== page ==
Hours after artist and writer Ray Johnson, dressed in all black, swam out into New York’s Sag Harbor Cove on January 13, 1995, his body washed ashore on a nearby beach. Many interpreted Johnson’s apparent suicide at age sixty-seven to be a final artistic act—a theory that took hold after police discovered hundreds of Johnson’s collages carefully displayed in the artist’s Long Island home. Now, almost twenty years later, Siglio Press is honoring Johnson’s legacy with a new collection of his art and writing. In Not Nothing: Selected Writings by Ray Johnson, 1954–1994, forthcoming in July, editor Elizabeth Zuba has collected more than two hundred of Johnson’s mostly unpublished writings and letters, which he created for friends and strangers he admired, including poet Marianne Moore, artists Marcel Duchamp, Yoko Ono, Andy Warhol, and many others. After moving to New York City in 1949, Johnson destroyed many of his canvases and founded the New York Correspondence School, whose members exchanged letters like those below (included in the new collection), which Johnson intended to be altered by their recipients. In June Siglio Press also released a new edition of The Paper Snake, a previously out-of-print collection of Johnson’s art and writing originally published by Something Else Press in 1965.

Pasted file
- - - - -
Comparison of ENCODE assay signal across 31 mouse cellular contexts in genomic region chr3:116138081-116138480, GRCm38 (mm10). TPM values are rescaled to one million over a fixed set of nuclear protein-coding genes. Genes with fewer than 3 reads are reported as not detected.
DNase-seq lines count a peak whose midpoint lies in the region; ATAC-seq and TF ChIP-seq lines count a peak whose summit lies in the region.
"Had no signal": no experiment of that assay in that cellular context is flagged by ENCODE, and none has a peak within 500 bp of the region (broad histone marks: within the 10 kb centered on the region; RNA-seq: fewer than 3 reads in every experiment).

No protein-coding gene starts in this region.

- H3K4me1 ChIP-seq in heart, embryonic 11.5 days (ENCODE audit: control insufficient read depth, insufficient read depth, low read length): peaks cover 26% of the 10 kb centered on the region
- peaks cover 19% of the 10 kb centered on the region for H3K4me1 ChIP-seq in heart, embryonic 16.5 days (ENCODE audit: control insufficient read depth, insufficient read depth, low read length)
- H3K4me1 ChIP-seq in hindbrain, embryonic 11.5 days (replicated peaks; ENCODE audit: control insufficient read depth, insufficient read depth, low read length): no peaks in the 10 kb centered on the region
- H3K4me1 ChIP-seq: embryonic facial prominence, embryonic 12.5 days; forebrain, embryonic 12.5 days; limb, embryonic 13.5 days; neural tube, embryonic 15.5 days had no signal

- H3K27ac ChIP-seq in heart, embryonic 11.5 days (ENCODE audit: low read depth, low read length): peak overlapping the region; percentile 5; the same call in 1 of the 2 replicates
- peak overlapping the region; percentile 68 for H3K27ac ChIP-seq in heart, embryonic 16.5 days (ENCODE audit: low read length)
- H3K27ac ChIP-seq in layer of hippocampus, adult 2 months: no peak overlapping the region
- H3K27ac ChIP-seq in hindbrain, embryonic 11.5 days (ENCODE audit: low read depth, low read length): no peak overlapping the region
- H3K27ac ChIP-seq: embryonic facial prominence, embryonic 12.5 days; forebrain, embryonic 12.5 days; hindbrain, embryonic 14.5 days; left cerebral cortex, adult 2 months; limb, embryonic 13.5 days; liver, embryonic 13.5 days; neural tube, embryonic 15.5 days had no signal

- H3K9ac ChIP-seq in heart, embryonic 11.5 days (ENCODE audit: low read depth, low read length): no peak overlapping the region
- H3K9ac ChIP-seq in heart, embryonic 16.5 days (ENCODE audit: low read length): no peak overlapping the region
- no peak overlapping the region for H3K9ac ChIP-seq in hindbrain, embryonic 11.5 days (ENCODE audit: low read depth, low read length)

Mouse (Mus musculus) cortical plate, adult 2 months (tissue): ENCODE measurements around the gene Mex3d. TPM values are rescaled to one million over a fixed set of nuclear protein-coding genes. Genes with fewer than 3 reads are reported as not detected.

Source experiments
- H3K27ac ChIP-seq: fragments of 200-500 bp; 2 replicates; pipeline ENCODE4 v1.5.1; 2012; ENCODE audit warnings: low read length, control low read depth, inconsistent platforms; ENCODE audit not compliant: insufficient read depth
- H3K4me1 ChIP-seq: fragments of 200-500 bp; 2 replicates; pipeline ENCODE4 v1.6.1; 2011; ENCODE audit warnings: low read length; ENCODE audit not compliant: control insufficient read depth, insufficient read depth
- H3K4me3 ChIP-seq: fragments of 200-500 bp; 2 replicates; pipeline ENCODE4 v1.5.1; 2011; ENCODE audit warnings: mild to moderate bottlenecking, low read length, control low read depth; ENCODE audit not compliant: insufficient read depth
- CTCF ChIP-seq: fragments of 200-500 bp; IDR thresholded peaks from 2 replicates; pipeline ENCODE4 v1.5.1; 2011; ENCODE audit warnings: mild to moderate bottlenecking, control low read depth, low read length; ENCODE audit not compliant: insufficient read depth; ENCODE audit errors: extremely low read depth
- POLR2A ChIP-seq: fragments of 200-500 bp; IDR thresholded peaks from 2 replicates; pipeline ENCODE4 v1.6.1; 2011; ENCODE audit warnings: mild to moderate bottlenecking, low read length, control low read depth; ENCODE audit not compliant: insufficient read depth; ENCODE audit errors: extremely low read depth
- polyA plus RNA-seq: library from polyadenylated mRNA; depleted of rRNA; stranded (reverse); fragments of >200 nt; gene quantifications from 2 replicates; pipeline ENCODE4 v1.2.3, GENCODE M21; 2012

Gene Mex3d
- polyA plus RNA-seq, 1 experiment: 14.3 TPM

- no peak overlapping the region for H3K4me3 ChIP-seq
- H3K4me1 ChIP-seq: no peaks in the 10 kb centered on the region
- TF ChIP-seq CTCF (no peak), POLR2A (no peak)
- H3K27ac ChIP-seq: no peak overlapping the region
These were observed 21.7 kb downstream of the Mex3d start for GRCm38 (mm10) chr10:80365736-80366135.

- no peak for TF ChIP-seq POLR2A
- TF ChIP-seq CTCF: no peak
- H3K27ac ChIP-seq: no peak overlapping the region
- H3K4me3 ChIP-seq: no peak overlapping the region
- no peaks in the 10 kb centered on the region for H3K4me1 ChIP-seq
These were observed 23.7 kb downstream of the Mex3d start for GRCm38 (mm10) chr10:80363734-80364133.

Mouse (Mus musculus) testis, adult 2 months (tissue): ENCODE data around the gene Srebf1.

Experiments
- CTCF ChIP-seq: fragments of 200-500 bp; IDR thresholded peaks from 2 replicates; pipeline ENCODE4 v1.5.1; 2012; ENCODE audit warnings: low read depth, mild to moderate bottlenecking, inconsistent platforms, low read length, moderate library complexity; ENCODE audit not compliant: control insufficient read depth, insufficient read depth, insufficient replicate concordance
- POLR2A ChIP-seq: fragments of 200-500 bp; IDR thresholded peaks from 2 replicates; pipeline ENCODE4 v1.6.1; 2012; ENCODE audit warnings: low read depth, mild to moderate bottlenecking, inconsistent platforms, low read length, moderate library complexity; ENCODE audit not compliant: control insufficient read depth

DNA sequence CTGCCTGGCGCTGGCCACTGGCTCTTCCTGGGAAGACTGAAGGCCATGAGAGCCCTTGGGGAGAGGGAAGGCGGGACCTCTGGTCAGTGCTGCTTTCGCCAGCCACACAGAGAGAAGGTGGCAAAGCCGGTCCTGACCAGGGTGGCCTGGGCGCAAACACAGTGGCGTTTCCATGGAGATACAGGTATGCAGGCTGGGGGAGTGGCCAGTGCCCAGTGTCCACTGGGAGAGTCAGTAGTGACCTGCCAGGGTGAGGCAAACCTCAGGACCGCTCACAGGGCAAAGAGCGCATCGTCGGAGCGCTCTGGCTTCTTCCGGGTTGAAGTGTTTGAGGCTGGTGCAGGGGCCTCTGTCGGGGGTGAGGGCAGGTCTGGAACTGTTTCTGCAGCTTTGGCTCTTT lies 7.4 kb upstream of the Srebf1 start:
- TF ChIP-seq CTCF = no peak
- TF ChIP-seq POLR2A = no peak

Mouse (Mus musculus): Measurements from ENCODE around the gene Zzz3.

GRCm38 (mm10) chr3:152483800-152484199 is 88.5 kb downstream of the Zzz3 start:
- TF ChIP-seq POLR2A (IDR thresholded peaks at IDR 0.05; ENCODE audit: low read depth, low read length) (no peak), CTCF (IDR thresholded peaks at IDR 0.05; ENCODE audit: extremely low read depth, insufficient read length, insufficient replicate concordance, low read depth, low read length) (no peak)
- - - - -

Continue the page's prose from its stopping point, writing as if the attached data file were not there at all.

[Editor's Note: An earlier version of this article contained a number of errors: Ray Johnson was not involved in "several avant-garde and performance communities" at the time of his death; the artist did not intend his letters as "conceptual art pieces"; Johnson did not move to New York City to be an abstract painter but rather because his lover lived there; and he did not intend for his letters to be copied or defaced, but rather to be altered and returned or passed along.]